What to do When a Buyer Wants Your Investment/Rental Property
You’ll want to weigh the pros and cons of selling a home that you view as a long-term rental or investment property. One of the best ways to build long-term wealth while still earning monthly income on an investment is to build a portfolio of rental properties. If that’s the route you have chosen, it can be disruptive to your long-range planning to consider selling a home. You’ll want to build equity in every home, while at the same time maximizing the monthly income. Assuming you have made wise choices, it probably makes a lot of sense to hold onto properties that are still “earning.”
Under certain conditions, however, selling a property might make better financial sense. Whether you plan to sell or not, it is a helpful exercise to evaluate market conditions on a regular basis. The conditions under which it’s advisable to sell vary depending on the local market, the current financing climate, changing neighborhood aspects and the length of time you have actually held title to each property.
If, after analyzing the pros and cons, you decide the time is right, then by all means consider an offer that comes your way. Here are the issues to look at:
No matter how long you hold property, ROI gives an indication of its value. But simply dividing the annual return by the amount of initial investment does not give you the total picture, especially if you have owned the property for a number of years. If, on the other hand, you have bought into a property that returns a good monthly income for little cash down, you might want to hold onto it even with mediocre appreciation, because of the high ROI.
Need for Repairs and/or Improvements
Real estate, rental property in particular, requires ongoing attention and regular maintenance. If your repair costs spiral out of control at any point, it might be time to consider selling. By budgeting for necessary improvements over time — a new roof, updated appliances, replacement carpet or a new driveway, the expenditures won’t be cause for concern. Instead, they fall into the column of operating expense. But factor in ongoing costs of maintenance as you weigh your options to hold or sell. If the buyer is willing to take the home without an inspection, that may change your approach as well.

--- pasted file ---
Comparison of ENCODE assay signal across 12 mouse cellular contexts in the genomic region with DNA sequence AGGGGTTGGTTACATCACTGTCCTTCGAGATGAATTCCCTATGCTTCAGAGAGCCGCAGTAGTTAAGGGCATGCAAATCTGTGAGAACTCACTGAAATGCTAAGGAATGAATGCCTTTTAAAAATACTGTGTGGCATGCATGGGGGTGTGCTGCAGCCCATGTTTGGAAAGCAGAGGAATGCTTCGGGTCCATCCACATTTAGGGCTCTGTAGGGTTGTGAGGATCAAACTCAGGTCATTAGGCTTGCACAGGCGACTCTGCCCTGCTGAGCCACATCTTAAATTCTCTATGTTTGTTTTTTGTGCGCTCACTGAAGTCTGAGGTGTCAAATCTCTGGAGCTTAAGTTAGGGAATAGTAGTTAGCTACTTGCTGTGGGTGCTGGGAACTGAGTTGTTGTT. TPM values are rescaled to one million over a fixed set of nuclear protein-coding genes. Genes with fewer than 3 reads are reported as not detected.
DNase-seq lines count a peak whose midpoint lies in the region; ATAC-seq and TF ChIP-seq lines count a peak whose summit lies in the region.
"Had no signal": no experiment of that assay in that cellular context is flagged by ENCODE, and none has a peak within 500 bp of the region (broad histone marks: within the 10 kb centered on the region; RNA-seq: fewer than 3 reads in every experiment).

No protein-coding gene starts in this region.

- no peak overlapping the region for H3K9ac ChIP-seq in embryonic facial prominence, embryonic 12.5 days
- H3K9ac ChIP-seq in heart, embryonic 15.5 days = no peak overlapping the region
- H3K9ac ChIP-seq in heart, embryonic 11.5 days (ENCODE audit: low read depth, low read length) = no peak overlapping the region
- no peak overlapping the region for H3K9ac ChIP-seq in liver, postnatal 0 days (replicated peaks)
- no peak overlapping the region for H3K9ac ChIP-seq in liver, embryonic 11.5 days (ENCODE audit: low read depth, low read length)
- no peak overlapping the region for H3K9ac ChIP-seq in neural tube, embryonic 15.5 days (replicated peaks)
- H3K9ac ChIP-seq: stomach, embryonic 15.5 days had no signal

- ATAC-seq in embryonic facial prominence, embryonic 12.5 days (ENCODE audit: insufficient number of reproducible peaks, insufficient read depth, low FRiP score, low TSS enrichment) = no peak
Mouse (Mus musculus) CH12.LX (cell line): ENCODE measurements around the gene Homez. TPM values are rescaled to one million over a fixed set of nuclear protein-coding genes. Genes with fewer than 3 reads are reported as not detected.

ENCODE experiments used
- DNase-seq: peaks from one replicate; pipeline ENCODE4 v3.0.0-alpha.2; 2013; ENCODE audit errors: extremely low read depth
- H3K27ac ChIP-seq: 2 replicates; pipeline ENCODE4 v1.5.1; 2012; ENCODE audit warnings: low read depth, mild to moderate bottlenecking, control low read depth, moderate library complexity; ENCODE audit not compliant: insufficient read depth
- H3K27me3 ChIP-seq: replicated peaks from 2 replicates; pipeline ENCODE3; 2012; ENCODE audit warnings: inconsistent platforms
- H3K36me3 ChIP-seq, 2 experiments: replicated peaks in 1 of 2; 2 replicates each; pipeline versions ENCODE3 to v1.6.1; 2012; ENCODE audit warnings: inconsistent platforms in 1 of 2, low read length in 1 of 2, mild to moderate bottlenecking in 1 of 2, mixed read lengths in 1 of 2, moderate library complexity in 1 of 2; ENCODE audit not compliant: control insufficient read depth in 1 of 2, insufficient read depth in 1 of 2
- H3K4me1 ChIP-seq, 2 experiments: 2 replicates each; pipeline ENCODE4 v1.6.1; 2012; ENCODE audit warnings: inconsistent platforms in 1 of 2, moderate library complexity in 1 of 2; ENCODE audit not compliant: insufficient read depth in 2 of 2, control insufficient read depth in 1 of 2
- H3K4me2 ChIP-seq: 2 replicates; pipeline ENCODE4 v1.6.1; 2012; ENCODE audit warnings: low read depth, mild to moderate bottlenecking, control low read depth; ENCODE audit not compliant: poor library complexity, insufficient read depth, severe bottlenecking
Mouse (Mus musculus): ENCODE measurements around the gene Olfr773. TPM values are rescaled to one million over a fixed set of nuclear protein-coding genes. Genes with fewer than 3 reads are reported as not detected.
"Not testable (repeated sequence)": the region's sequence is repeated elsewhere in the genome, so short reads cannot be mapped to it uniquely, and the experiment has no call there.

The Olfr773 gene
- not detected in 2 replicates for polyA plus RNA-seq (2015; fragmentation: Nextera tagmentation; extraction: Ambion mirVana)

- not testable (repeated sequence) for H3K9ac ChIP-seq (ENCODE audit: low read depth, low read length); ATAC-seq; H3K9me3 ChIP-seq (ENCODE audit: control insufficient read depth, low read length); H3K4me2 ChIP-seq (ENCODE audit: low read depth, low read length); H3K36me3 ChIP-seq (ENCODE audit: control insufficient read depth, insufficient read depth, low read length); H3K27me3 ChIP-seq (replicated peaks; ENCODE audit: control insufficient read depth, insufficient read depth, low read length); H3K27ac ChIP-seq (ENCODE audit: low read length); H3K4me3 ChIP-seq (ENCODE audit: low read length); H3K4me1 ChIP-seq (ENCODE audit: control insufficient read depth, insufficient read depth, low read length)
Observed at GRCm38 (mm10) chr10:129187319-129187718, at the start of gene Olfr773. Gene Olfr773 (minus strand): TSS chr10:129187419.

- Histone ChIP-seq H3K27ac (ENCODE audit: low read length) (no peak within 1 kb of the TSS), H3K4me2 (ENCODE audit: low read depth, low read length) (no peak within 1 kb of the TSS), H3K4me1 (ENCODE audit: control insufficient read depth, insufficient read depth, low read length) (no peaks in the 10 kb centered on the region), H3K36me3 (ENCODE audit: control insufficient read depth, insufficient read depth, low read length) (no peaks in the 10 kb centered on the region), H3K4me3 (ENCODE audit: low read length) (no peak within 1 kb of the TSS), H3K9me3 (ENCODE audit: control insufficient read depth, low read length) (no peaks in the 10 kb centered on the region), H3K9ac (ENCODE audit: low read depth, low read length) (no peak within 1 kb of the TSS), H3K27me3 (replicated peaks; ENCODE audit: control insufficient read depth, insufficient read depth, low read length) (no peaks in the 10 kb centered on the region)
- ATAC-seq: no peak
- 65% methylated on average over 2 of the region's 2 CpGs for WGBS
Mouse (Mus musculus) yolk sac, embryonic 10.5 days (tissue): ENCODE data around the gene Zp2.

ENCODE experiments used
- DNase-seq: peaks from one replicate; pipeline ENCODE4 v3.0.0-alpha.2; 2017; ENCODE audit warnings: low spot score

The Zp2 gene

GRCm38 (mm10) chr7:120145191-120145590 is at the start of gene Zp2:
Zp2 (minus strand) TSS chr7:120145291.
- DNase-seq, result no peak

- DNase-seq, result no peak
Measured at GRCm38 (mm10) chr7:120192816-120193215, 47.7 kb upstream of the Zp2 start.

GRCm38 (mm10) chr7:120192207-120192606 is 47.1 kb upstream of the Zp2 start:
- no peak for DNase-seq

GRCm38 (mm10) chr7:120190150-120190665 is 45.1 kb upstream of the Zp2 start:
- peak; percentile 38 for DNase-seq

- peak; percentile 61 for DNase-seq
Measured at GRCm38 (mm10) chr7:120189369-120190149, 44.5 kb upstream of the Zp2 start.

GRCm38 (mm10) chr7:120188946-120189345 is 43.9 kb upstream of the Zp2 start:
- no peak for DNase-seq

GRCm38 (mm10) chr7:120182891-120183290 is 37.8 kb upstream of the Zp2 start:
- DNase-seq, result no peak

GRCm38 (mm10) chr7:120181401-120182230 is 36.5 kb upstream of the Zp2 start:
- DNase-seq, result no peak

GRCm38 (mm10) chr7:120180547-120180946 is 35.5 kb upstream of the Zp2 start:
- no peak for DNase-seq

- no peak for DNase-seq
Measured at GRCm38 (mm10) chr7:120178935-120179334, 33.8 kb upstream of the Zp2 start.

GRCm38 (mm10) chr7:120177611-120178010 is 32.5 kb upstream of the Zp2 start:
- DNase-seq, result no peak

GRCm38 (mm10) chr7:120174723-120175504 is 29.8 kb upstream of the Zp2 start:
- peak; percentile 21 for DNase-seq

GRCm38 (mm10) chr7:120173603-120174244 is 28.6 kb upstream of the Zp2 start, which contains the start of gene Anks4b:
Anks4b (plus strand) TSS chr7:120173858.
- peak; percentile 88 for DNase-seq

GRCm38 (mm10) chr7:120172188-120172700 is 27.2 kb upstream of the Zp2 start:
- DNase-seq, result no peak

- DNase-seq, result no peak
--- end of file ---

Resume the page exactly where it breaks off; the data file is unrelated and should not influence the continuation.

Changes in the Market or Neighborhood
A number of factors affect a rental property’s desirability, both in positive and negative terms. By keeping a watchful eye on the market and on changing local conditions you should be able to anticipate growth and development trends, and time your buy-sell strategy to your benefit.
Are your rents keeping up with market value? And are your rental properties providing you the income you expect? How would the sale of a rental property affect your monthly income, both immediately and over the long term? How would you plan to rebuild needed income? Answers to these specific questions will help you determine basic directions for your next move.
Investment property should appreciate over time, so you also have to look at the total value of the property. Consult with qualified legal and financial advisers, be aware of the tax ramifications of selling, and have a plan for any expected profit. Whether you reinvest funds in additional rental property or move to other forms of investment depends on your individual goals. But don’t be swayed by an offer that sounds tempting without doing your due diligence and analyzing the pros and cons of each potential decision.
Reinvestment Opportunities and Other Uses for the Money
Chances are you had a plan when you first decided to invest in real estate rental homes. But plans exist to be altered, and should be revised as circumstances change. Whether your initial goals detailed the number of rental properties you wanted to own, the total dollar value of investment property, or a specific income per month, you can always revise your projections based on current conditions. And you should do just that.
As your requirements change, be willing to change your strategies, but always have a strategy in mind.
Dealing with an Unexpected Offer
Occasionally, you might be presented with an offer to buy when you had not considered selling. That can be a nice surprise. If a long-term tenant makes an offer to buy, take the necessary preliminary steps to determine actual property value before you set a price. Then, proceed with caution, especially if the offer requests that you carry the note. Always consider all the variables of any potential deal.
Remember that your rental property is, more than anything else, an investment in your future and your personal business enterprise. Treat it as such.